Mark Bradley

July 11th, 2011
2:43 pm

Duly noted, MatthewH.

Najeh Davenpoop

July 11th, 2011
2:44 pm

Great article. Just another case of people trying to fit facts to their own self-constructed reality.

Educated Idiot

July 11th, 2011
2:44 pm

Mark read some of the comments under Sharp’s article.

Detroit is ripping him a new one as well.

TruthSeeker

July 11th, 2011
2:45 pm

Good article, Mark. A thorough evisceration of Sharp’s mindless argument.

Ease

July 11th, 2011
2:46 pm

So there is a Mark Bradley in Detroit…interesting. Mark, at least you get the hometown discount…(smile)

retired

July 11th, 2011
2:47 pm

TAC look in the mirror for the definition of KILL JOY

Joe

July 11th, 2011
2:47 pm

All of this sarcasm is giving me a headache.

J.J.M.

July 11th, 2011
2:48 pm

Shannon

July 11th, 2011
2:52 pm

Sounds like bitterness to me on the part of Mr. Sharp. Great article, Mark. Well said.

NCBravesFan

July 11th, 2011
2:55 pm

I’m a huge Braves fan (obviously) and JJ has had a really sublime first half, but I do think Halladay is the choice as the ASG SP. RH’s peripheral stats are tremendous and he has been a real workhorse for the Phillies (not saying JJ hasn’t).

The larger injustice is that Tommy Hanson isn’t going at all.

Oh, and the Detroit columnist is not a very smart person.

ClemsonBrad

July 11th, 2011
2:55 pm

Great read Mark. So true….saying JJ is a .500 pitcher in the AL is the goofiest thing I have heard all season.

Guy that comes to mind recently is CC Sabathia…I think he pitched pretty well for the Brewers and still pretty darn good for the Yankees…you hit it on the head…if you can pitch, you can pitch…

Can you think of any guy who was dominant in one league but horrible in the other? Even the pitchers who had longer careers(Schilling, Johnson, Clemens, ect..) were pretty dominant in both…again, if you can pitch, you can pitch…

Mark Bradley

July 11th, 2011
2:56 pm

Halladay is a great pitcher. There’s no denying that. But I do think you can make the case that Jurrjens had a slightly better first half.

But NC is correct: The injustice was done to T. Hanson.

The voice of reason

July 11th, 2011
2:56 pm

rawdawg is more of the Dick Trickle ilk IYAM Mark.

Spider29

July 11th, 2011
2:57 pm

Enjoyed the article, Mark. I agree, he’s just mad because the Braves got Detroit twice! Smoltz was pretty good and so is Jurrjens. Just sour grapes! You’re so right, SandyB, “161-1 is a good record but how in the world could they lose that game back in April to a pitcher just up from the minors?”.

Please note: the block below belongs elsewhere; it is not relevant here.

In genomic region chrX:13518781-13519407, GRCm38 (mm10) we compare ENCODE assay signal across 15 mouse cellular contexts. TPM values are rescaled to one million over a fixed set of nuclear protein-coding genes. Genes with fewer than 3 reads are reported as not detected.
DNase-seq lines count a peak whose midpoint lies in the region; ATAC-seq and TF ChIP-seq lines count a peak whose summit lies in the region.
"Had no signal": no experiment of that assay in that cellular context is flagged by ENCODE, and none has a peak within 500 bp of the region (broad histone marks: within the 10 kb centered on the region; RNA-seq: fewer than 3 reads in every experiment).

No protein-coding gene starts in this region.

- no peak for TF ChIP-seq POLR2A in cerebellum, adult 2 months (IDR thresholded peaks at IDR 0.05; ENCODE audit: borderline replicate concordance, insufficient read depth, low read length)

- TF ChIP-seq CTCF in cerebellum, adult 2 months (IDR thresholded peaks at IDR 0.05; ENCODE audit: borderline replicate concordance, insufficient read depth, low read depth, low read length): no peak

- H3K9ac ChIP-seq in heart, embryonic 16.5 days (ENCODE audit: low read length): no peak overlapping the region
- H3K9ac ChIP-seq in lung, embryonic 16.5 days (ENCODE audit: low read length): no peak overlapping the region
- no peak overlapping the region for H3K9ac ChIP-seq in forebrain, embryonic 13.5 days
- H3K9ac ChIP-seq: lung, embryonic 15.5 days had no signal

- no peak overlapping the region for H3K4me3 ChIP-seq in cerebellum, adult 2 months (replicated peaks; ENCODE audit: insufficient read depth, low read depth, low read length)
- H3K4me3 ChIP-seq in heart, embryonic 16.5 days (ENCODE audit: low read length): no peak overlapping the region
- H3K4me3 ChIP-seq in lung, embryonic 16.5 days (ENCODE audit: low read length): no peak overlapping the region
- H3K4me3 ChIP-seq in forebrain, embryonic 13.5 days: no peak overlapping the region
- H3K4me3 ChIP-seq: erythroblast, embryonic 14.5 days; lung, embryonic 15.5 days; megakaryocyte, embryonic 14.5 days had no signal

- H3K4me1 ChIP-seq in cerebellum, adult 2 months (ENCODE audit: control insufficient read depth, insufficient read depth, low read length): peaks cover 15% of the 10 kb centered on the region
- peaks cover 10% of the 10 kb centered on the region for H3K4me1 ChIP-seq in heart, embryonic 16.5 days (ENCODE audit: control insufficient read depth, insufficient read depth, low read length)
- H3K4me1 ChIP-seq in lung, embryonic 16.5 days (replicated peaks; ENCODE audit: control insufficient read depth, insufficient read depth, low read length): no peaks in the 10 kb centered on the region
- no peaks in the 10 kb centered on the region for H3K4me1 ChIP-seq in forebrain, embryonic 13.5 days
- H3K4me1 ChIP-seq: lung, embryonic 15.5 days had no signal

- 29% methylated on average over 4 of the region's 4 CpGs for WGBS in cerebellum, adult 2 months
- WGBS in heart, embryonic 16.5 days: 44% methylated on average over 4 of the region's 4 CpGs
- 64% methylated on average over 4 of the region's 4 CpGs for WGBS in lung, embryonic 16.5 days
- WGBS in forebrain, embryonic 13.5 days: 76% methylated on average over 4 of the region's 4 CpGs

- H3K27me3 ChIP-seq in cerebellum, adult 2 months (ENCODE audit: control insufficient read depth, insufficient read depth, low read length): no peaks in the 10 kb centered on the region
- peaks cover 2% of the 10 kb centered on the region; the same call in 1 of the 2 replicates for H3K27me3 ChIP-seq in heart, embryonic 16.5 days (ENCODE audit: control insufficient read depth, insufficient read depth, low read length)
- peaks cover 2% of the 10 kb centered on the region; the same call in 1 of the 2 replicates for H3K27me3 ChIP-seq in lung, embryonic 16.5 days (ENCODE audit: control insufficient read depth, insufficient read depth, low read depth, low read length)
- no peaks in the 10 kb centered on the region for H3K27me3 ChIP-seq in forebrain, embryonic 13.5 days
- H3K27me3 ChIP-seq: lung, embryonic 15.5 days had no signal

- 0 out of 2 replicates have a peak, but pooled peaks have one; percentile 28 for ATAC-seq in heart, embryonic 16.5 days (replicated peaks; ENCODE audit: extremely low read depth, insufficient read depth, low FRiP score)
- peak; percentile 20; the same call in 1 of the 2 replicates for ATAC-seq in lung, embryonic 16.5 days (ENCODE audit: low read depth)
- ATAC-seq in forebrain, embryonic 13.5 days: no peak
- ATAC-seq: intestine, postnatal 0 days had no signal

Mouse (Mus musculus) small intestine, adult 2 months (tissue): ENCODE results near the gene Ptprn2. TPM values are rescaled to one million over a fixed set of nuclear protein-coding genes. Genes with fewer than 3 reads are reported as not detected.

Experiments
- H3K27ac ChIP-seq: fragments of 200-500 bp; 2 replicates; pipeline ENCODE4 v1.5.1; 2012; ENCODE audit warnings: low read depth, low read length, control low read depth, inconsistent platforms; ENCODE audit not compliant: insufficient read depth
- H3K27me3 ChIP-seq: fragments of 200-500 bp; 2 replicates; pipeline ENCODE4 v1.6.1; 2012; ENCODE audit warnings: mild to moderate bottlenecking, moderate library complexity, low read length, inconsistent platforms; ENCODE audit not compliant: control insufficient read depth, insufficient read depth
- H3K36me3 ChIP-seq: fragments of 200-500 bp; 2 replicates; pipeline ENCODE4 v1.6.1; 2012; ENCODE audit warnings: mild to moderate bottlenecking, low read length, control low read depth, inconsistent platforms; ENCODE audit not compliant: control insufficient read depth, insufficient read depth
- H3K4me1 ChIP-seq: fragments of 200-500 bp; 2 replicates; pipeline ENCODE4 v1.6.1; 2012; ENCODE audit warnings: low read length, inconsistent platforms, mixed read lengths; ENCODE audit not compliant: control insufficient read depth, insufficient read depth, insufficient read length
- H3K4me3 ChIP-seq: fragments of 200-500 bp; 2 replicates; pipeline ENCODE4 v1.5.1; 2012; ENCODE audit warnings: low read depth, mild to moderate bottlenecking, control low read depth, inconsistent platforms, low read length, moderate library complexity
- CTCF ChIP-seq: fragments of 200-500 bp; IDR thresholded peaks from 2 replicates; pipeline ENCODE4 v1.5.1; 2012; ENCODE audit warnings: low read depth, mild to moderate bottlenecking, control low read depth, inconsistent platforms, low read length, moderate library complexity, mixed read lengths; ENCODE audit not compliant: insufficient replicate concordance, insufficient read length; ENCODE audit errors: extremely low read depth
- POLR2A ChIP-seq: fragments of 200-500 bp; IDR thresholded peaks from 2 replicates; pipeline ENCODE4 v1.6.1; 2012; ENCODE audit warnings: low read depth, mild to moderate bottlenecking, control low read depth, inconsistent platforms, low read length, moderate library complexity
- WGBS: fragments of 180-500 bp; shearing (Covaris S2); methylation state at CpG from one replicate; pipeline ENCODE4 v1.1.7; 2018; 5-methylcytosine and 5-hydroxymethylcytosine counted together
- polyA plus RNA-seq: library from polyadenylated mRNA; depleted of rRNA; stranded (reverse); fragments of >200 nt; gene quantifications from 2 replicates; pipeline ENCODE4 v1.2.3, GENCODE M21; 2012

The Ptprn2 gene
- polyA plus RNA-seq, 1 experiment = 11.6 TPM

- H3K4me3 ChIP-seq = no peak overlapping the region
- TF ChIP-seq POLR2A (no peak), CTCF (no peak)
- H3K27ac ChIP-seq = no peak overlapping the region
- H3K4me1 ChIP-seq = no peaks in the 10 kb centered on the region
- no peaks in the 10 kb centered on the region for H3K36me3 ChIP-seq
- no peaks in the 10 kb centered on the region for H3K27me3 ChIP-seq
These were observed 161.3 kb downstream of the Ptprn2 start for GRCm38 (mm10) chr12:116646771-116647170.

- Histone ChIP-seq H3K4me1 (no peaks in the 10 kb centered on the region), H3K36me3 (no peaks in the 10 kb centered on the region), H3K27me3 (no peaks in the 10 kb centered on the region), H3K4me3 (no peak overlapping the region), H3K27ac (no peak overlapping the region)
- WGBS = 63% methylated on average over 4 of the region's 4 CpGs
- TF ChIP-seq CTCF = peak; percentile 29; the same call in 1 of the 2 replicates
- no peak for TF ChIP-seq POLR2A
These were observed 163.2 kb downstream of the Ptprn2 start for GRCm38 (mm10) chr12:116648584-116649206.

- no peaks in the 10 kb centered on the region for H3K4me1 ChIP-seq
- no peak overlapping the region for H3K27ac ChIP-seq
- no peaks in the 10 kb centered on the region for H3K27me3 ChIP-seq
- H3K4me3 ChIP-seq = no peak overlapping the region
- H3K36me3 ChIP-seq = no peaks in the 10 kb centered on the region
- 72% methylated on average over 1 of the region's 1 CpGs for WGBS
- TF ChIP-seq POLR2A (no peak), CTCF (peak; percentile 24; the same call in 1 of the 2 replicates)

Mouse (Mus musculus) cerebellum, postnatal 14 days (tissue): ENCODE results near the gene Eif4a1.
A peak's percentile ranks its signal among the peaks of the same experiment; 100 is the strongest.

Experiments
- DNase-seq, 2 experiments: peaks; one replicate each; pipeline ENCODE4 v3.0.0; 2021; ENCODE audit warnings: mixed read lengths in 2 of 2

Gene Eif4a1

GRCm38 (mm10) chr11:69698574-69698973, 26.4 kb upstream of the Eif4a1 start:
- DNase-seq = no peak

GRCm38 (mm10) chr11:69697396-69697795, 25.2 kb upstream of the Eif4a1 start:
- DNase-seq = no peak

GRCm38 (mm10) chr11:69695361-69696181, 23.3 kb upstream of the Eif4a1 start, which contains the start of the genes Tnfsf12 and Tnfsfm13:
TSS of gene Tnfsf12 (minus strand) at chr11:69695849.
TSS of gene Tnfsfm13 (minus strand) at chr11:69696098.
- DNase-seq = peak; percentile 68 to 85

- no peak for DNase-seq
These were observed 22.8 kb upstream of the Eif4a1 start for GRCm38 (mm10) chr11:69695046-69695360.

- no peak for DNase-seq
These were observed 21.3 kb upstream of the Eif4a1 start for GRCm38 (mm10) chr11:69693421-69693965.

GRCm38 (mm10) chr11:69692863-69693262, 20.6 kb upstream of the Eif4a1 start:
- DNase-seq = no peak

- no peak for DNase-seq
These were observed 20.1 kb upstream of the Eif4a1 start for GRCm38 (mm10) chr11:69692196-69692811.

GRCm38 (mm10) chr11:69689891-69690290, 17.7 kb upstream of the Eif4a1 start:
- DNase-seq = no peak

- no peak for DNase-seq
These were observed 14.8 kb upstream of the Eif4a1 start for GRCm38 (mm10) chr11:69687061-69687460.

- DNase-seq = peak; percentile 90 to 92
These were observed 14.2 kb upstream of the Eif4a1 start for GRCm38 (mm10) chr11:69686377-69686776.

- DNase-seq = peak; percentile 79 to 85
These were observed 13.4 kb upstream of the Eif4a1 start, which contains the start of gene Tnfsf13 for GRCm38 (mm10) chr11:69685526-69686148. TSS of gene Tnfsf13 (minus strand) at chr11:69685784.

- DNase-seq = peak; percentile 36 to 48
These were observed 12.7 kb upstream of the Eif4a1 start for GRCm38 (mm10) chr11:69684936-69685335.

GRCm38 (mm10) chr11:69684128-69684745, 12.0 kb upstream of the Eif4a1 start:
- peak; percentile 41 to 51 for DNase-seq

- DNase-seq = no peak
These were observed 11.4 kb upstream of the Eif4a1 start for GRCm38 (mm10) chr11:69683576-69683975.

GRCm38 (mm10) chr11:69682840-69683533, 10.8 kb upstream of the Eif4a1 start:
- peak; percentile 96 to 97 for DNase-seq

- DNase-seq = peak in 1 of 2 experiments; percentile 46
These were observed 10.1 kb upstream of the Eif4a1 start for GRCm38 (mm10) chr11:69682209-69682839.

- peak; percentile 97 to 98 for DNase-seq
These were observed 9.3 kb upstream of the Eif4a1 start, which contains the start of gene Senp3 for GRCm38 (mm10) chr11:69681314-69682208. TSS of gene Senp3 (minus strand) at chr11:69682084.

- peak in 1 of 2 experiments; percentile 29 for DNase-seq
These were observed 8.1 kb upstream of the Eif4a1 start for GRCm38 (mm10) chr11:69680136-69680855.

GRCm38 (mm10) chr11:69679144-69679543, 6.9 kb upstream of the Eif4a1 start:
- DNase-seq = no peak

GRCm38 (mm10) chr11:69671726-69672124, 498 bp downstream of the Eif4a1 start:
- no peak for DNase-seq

The voice of reason

July 11th, 2011
2:57 pm

…oh, and phuck Philly. Jes’ sayin’.

Mark Bradley

July 11th, 2011
2:57 pm

I was trying to think of one, ClemsonBrad, and I was tempted to say Javier Vazquez: Good as a Brave in 2009, lousy as a Yankee in 2010. But he hasn’t been very good as a Marlin in 2011, so I don’t know if it’s a question of leagues.

bkinkennesaw

July 11th, 2011
2:59 pm

Did the Braves do something to Bochy during his playing days to upsset him? Seems a bit bitter when it comes to Braves pitchers.

Bluestreak

July 11th, 2011
2:59 pm

If I lived in Detroit, I’d try to cover for my team’s total blunder in that trade. I’m surprised he didn’t say that they got Edgar Renteria, ‘the best shortstop to ever play the game and future first-ballot HOFer’. Fact is Detroit would trip over themselves to reacquire JJ and Sharp would say he’s a annual Cy Young candidate.

Homer journalism…

Abnerish

July 11th, 2011
3:00 pm

I think you just won that argument, Mark. Sounds like sour grapes to me. JJ is a Maddux-esque pitcher and typical baseball fans (and columnists apparently) can’t understand how someone who throws in the high 80s/low 90s can be successful at the major league level.

Oh, and by the way, the American League doesn’t play baseball. They play an entertainment version of the game. Just ask Cliff Lee. He said he came back to the National League so he could feel like he was actually playing baseball.

Aaron

July 11th, 2011
3:00 pm

Congrats to the Tigers for reclaiming first in the worst division in baseball. Come play in the NL East(or the AL East), and see how well your player do then.